Walmart Once Again Under Scrutiny
Original post made
by Oliver Towne, Another Pleasanton neighborhood,
on Sep 3, 2013
Workers who've been fired by Walmart for their activism set a Labor Day deadline for Walmart to rehire them and raise wages to a livable level, or see the largest mobilization against Walmart since Black Friday. But, predictably, Walmart didn't rehire the 20 workers it fired after they went on strike in June; nor did it rescind other forms of punitive discipline leveled against dozens more worker activists. And it certainly didn't raise wages.
So what's next? Protests in 15 cities are scheduled for this Thursday. The timing of one of those protests is particularly important; the Large Retailer Accountability Act passed by the Washington, DC, city council to give big box store workers a living wage of $12.50 an hour was sent to Mayor Vincent Gray last week; it's still unclear if he'll stand up to Walmart and sign it. And Washington will be the site of one of Thursday's protests, as will Los Angeles, where a Walmart has been proposed in Chinatown. The plan is for significant rallies in those and a dozen other cities.
Protests like these highlight not just the below-subsistence wages paid to Walmart workers themselves, but the way the chain drives down wages at other retailers, relies on government assistance to enable its workers to get by on poverty wages, and actually kills jobs.
That's right. Walmart kills jobs. Walmart's terrible effect on the jobs economy is no secret. Numerous studies show this:
The largest, most rigorous study conducted on the subject is a peer-reviewed article from 2008. Its lead author is economist David Neumark, who is no wild-eyed liberal. (See, for example, an anti-minimum wage op-ed he wrote for the Wall Street Journal). [...]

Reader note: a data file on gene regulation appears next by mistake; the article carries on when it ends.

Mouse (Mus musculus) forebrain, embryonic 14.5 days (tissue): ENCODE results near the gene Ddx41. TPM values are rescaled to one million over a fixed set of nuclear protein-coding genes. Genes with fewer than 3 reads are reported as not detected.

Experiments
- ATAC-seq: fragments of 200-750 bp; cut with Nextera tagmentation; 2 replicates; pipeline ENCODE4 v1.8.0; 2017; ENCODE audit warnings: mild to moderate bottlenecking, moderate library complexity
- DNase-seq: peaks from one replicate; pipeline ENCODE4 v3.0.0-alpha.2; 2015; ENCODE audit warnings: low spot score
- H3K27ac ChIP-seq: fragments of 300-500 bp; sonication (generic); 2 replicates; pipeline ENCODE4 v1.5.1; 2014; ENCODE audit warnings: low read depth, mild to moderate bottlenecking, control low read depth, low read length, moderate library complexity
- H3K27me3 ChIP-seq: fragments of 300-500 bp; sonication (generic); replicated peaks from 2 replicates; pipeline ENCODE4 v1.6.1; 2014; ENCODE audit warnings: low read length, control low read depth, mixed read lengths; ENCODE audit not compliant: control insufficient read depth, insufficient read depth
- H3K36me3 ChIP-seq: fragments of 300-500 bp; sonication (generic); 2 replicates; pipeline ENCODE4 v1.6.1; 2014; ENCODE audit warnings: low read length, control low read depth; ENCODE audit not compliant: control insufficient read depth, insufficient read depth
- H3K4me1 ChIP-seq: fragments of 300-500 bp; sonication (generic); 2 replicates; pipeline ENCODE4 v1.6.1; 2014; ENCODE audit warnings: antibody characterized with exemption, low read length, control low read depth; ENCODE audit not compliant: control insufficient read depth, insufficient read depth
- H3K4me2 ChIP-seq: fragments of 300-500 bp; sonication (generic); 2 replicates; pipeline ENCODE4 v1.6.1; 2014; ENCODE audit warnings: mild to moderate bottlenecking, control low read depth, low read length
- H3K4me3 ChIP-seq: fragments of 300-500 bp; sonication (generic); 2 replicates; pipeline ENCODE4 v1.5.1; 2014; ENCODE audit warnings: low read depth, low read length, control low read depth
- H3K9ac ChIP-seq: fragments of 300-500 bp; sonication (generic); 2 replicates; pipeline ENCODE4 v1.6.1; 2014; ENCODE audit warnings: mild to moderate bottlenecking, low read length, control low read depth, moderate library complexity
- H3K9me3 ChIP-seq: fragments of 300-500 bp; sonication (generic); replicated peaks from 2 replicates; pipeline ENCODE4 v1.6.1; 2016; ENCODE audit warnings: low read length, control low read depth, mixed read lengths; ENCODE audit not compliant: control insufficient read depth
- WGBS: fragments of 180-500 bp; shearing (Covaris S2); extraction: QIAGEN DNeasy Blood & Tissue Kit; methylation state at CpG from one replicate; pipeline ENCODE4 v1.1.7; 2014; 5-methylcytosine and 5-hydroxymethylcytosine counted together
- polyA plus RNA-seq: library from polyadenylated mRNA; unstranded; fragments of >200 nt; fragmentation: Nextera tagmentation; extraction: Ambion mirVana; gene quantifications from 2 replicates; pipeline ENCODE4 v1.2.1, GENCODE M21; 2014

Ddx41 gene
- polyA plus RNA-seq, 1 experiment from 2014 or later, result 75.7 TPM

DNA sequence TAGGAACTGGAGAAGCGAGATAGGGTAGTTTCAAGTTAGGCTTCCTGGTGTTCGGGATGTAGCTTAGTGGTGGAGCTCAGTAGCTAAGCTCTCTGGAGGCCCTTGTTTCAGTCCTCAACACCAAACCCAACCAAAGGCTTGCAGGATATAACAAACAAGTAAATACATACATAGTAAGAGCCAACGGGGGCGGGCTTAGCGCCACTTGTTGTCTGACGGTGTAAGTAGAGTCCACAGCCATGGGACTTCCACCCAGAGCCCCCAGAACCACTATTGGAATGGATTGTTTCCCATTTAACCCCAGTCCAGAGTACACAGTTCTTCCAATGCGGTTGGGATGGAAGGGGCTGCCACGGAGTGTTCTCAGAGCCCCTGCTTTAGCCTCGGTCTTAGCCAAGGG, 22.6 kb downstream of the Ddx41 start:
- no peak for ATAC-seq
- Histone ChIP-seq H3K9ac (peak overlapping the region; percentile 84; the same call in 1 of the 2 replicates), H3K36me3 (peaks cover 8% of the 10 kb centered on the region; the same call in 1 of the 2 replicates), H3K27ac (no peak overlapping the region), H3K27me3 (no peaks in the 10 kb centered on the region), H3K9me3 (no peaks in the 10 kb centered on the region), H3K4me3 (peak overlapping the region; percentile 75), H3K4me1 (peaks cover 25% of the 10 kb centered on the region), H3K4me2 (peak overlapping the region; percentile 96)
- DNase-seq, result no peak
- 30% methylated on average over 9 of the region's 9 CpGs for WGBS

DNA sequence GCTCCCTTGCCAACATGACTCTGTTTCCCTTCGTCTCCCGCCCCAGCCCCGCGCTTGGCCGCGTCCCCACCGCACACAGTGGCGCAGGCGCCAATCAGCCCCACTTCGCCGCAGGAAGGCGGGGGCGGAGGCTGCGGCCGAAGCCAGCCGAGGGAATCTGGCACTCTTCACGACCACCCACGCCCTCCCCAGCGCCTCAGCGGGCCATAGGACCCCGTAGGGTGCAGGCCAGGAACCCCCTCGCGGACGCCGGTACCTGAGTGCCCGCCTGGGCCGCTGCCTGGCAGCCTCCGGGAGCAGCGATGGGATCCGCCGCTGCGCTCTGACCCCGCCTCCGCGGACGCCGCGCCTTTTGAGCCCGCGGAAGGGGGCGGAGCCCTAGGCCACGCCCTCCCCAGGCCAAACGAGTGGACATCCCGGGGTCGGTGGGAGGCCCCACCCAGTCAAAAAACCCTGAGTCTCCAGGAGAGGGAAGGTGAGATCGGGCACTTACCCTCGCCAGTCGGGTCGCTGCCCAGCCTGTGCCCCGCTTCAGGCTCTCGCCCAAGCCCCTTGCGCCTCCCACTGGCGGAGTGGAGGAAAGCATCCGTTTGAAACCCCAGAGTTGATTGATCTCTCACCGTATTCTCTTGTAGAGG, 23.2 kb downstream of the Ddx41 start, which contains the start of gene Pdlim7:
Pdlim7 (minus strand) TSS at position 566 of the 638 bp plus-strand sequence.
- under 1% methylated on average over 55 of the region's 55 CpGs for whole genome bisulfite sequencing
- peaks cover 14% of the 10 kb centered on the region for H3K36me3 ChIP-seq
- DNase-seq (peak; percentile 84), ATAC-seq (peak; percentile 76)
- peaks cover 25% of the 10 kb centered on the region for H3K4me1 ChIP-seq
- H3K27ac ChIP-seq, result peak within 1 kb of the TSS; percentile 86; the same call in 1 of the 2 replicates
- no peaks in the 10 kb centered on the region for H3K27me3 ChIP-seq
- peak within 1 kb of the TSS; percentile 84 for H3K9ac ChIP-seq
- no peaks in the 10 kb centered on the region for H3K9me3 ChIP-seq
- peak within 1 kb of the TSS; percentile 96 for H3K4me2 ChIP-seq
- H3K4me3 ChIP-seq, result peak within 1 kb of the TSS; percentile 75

Using data from over 3,000 counties, their results show that when a Walmart store opens, it kills an average 150 retail jobs at the county level, with each Walmart worker replacing about 1.4 retail workers. These results are robust under a variety of models and tests.
Other highly influential studies found similar results. A 2008 peer-reviewed study that looked at Maryland concluded that Walmart's presence significantly decreased retail employment. And a 2009 study by Loyola University found that the opening of a Chicago Walmart store was "a wash," destroying as many jobs as it created: "There is no evidence that Wal-Mart sparked any significant net growth in economic activity or employment in the area," according to the report.
So Walmart is causing pain with across the boardlower wages, job loss, more need for government assistance for working people.
And it is with this growing accumulation of evidence that workers are taking to the streets in an effort to draw the public's attention to Walmart's questionable practices -- how it bleeds local communities dry of jobs, pushes smaller retailers out, and lowers the bar for how companies should treat its employees.
Well, Walmart workers are not taking this lying down. Stated one Walmart activist worker: "We have tried repeatedly to gain a hearing from Walmart's corporate office. Our efforts have been to no avail. Sometimes, after one's repeated efforts to be heard are dashed, it is time to stand up and make them listen."
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Posted by Oliver Towne
a resident of Another Pleasanton neighborhood
on Sep 3, 2013 at 11:38 pm
Your idea of a "free market" is pure fiction. It is something you might have learned from a chapter in a now out-dated high school social science text, but it is not something that exists in reality. Anyone who's been associated with workplace practices knows this.
The confusion results from people like yourself thinking that an economic model -- used as an hypothetical in order to discuss hypothetical behavior -- is a reality. You can wish for it all you want, and you can voice consternation when I tell you the "free market" is real only in your head, but facts are facts.